And that's the difference between someone who is good enough to compete at the Olympics and someone who wins the race by two or three seconds, because when you're doing something you're passionate about, your willing to put in the extra hours and make personal sacrifices. It's your version of the Olympic gold medal. 

5 Reasons You're Not Getting Hired

I've interviewed over 100 people in my career, ranging from entry-level positions all the way up to Directors. One thing that has been interesting to watch is how interview etiquette has evolved over the recent years. I remember back when I was in high school it was all about buttoned up canned responses and while that may still be the case with some old-school corporate environments, there's something to be said for a genuine and personal interview experience. In fact, many companies rate candidates based on 'cultural fit' criteria and the best way to show them you're a fit is by letting your personality shine. I know it's often easier said than done as those interview jitters can tend to kick in once you walk in the door. Below are 5 of the most common mistakes I've seen and hopefully some tips to help you avoid them and land that dream job!

1. You didn't research the company - In the age of information, it's inexcusable to not do your homework. And, I'm not talking about reading the 'About' section on their website. Really take the time to look into the company. Who are their major competitors? How do they market themselves? What's their growth been like the last few years? Stalk the company like you'd stalk your Tinder date.

2. You didn't ask the right questions - Or any questions for that matter! Interviews aren't just a chance for the employer to get to know you, it's also a chance for you to get to know the company and your potential manager. What really makes someone stand out are unique and intelligent questions. Stay away from the typical, "What's the best/worst part about this job" or anything that comes up when you google best interview questions. The best questions are framed in a way that gives the employer insight into what's most important to you. Maybe that's finding out more about the management style or how much interdepartmental collaboration takes place.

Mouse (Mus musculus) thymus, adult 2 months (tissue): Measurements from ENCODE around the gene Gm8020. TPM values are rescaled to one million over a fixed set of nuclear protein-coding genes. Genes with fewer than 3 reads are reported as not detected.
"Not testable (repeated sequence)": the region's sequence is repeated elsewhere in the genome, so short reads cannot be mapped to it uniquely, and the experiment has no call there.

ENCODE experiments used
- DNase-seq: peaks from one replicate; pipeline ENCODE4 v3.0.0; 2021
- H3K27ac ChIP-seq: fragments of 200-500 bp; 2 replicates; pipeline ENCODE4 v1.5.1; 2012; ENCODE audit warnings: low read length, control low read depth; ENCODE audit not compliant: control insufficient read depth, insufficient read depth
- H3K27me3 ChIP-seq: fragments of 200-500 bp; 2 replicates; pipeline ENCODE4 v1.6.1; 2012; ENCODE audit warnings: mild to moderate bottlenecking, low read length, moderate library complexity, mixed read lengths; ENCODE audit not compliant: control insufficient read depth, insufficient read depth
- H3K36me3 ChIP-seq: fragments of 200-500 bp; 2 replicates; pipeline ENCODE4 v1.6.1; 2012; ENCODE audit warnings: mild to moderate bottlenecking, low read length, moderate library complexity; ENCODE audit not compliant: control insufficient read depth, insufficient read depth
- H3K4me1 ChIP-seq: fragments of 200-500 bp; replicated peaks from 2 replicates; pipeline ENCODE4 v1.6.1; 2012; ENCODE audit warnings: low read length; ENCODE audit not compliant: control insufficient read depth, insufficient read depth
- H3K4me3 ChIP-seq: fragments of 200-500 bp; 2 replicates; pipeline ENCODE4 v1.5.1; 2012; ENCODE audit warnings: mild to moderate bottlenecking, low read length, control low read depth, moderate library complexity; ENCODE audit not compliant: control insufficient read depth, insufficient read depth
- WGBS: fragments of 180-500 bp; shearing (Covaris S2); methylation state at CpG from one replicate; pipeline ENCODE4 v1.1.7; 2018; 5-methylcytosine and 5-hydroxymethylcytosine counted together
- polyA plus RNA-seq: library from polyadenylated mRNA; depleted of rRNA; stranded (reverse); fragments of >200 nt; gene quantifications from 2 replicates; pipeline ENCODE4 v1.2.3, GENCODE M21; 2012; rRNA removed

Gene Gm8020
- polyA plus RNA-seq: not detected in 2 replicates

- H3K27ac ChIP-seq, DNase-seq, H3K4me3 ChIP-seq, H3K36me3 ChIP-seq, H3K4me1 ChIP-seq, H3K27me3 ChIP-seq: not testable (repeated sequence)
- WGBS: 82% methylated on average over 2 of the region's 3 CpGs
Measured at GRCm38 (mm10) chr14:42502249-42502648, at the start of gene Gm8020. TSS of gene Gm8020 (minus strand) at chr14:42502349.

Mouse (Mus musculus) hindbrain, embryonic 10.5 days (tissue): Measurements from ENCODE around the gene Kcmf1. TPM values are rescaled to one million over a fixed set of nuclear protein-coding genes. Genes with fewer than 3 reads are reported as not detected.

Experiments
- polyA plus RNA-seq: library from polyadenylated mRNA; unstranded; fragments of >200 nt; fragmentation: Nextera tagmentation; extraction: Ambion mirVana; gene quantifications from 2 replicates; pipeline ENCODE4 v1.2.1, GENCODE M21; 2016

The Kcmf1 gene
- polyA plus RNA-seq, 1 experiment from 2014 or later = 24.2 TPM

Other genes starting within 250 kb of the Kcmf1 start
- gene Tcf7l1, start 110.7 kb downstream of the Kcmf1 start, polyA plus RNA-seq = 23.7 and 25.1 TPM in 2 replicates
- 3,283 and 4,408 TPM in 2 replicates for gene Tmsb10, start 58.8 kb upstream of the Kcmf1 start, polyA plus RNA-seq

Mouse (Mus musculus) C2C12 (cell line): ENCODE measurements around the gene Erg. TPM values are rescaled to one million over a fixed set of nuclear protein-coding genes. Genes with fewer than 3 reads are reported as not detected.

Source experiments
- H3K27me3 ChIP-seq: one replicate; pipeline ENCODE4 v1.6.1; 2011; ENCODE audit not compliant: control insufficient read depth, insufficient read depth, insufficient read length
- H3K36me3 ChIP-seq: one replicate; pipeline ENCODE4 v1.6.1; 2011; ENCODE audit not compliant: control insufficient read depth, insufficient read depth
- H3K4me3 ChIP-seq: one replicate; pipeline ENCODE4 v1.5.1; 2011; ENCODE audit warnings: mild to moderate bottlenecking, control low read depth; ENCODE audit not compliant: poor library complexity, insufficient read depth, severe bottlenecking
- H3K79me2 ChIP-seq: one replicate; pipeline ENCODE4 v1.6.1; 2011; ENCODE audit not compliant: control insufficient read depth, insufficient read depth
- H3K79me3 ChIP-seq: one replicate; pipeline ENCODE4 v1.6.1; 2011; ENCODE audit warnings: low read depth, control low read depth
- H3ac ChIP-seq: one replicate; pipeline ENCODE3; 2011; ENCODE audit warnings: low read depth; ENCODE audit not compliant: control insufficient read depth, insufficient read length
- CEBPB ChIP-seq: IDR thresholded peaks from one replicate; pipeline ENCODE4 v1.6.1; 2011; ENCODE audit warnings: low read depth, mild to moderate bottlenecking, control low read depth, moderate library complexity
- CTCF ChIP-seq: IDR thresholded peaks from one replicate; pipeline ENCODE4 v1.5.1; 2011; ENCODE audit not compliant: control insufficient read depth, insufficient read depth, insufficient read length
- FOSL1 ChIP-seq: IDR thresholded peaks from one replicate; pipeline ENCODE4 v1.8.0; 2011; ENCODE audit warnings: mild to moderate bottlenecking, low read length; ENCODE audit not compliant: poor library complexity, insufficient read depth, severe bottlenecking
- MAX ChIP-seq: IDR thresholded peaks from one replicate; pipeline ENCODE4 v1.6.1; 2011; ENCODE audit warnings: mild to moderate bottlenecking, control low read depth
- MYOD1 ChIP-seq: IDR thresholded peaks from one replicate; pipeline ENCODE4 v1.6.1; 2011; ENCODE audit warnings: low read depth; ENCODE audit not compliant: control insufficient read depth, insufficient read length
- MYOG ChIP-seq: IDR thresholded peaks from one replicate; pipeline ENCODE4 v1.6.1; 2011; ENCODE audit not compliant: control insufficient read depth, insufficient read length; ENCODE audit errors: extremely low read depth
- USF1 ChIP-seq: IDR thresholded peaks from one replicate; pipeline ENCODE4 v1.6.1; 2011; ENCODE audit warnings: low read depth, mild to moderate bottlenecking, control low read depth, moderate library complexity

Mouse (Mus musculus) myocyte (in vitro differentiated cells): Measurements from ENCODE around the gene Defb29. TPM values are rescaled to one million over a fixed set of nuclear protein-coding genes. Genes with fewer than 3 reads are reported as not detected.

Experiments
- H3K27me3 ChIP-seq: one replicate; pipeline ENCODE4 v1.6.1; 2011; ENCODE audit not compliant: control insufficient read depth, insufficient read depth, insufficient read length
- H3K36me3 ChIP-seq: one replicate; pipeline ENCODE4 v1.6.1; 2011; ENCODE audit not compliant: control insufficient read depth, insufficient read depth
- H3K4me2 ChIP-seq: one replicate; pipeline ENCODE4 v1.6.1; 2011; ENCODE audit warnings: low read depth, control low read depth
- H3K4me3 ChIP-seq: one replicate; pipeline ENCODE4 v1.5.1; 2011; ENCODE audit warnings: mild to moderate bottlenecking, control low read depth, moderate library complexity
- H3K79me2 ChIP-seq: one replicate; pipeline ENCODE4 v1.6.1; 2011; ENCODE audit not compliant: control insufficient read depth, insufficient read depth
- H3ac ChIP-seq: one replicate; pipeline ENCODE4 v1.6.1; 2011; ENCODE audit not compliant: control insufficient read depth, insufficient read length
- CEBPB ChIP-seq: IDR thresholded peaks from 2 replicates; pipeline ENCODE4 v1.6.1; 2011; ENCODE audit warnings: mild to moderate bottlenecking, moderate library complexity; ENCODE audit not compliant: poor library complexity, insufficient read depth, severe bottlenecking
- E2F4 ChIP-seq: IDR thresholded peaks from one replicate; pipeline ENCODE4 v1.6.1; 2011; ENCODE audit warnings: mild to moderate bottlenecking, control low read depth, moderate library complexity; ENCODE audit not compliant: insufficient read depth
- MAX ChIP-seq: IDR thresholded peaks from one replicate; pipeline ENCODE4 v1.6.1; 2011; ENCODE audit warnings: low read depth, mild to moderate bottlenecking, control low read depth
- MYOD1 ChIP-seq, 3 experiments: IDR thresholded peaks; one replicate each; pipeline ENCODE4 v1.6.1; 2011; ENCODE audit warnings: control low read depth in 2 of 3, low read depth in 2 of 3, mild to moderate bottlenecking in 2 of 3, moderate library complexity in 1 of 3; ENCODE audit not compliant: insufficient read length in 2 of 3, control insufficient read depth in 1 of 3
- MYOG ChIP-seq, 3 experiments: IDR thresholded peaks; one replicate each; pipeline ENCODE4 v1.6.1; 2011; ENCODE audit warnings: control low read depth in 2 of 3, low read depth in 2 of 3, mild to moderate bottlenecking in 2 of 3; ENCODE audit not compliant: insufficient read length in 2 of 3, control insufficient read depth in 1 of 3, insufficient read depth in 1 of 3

3. You didn't seem interested in the position/company - I can spot the difference between a candidate who is just looking for any job and a candidate that is looking exactly for the job they've applied for just by their tone of voice and body language. Sitting in an interview should feel like a lively back and forth conversation between two friends, and not like an awkward exchange between strangers. 

4. You broke the golden rule - Why do people still rag on previous employers? It's understandable to expect not everyone is going to have a glowing review of every manager or job they've ever had but surely you can find something positive to say rather than dragging their name through the mud in a job interview. The first thing that crosses a managers mind when this comes up is "Is that how they're going to talk about me if they leave?". Believe me, this is not a great way to start a professional relationship. 

5. You just weren't the right fit - Sometimes you can do all the right things and still not get the job. I've met a lot of great people that just weren't a match for the position or the company. If you've really made an impression, chances are the HR team will keep your information on file and circle back around to you when and if the right role opens up. And even if it doesn't feel like it at the time, getting a pass from a potential employer can end up being a blessing in disguise.